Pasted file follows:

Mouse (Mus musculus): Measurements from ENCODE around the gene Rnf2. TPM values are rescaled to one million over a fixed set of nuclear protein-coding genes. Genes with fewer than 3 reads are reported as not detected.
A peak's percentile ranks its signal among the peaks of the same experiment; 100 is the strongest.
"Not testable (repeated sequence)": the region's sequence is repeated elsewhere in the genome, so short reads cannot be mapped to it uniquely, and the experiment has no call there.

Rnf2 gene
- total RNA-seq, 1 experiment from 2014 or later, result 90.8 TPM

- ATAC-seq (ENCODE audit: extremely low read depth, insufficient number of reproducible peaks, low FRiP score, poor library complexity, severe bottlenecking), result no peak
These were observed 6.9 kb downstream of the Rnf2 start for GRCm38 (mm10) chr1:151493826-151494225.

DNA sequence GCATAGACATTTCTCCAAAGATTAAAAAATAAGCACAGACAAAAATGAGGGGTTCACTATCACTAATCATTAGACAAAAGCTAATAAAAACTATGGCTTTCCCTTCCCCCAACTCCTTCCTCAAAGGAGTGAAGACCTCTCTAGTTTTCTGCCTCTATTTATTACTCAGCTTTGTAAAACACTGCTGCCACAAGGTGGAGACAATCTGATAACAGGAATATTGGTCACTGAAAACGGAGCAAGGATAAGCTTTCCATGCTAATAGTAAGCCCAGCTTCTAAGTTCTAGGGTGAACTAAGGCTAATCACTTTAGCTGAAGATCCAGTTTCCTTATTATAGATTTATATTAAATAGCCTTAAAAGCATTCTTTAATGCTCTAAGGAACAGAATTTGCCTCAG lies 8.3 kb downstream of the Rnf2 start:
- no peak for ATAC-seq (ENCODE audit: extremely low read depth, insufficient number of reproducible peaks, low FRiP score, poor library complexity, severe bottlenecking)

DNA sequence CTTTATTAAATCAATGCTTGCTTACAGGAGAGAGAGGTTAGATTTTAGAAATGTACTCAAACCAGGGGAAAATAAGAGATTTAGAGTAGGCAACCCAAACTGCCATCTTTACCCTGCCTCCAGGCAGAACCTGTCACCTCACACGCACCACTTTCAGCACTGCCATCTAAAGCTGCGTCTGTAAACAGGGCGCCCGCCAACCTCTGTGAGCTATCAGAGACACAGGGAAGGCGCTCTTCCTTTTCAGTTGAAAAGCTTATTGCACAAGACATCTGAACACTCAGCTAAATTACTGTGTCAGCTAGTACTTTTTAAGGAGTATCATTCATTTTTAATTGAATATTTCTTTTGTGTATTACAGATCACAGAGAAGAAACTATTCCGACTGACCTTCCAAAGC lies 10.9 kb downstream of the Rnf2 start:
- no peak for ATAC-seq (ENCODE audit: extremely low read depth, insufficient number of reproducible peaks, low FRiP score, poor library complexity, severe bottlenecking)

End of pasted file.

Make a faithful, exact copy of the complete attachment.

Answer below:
Mouse (Mus musculus): Measurements from ENCODE around the gene Rnf2. TPM values are rescaled to one million over a fixed set of nuclear protein-coding genes. Genes with fewer than 3 reads are reported as not detected.
A peak's percentile ranks its signal among the peaks of the same experiment; 100 is the strongest.
"Not testable (repeated sequence)": the region's sequence is repeated elsewhere in the genome, so short reads cannot be mapped to it uniquely, and the experiment has no call there.

Rnf2 gene
- total RNA-seq, 1 experiment from 2014 or later, result 90.8 TPM

- ATAC-seq (ENCODE audit: extremely low read depth, insufficient number of reproducible peaks, low FRiP score, poor library complexity, severe bottlenecking), result no peak
These were observed 6.9 kb downstream of the Rnf2 start for GRCm38 (mm10) chr1:151493826-151494225.

DNA sequence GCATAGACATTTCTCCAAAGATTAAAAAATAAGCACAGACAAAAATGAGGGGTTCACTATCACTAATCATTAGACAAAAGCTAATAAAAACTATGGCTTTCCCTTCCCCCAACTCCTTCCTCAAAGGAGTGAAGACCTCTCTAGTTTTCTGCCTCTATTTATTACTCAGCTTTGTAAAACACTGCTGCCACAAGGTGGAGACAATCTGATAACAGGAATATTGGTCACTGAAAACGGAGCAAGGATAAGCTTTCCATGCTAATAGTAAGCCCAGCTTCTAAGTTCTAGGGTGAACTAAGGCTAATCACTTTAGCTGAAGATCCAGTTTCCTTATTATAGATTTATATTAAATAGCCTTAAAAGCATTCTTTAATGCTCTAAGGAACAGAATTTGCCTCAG lies 8.3 kb downstream of the Rnf2 start:
- no peak for ATAC-seq (ENCODE audit: extremely low read depth, insufficient number of reproducible peaks, low FRiP score, poor library complexity, severe bottlenecking)

DNA sequence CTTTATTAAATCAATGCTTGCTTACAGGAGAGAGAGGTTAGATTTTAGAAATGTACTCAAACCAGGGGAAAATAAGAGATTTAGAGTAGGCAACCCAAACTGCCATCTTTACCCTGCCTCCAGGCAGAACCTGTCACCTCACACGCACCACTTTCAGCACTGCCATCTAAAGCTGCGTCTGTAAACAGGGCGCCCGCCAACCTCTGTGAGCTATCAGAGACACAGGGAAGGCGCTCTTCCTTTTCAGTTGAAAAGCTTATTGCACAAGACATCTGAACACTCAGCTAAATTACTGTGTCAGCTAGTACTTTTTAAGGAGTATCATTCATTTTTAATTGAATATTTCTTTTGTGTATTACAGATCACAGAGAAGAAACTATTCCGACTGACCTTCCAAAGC lies 10.9 kb downstream of the Rnf2 start:
- no peak for ATAC-seq (ENCODE audit: extremely low read depth, insufficient number of reproducible peaks, low FRiP score, poor library complexity, severe bottlenecking)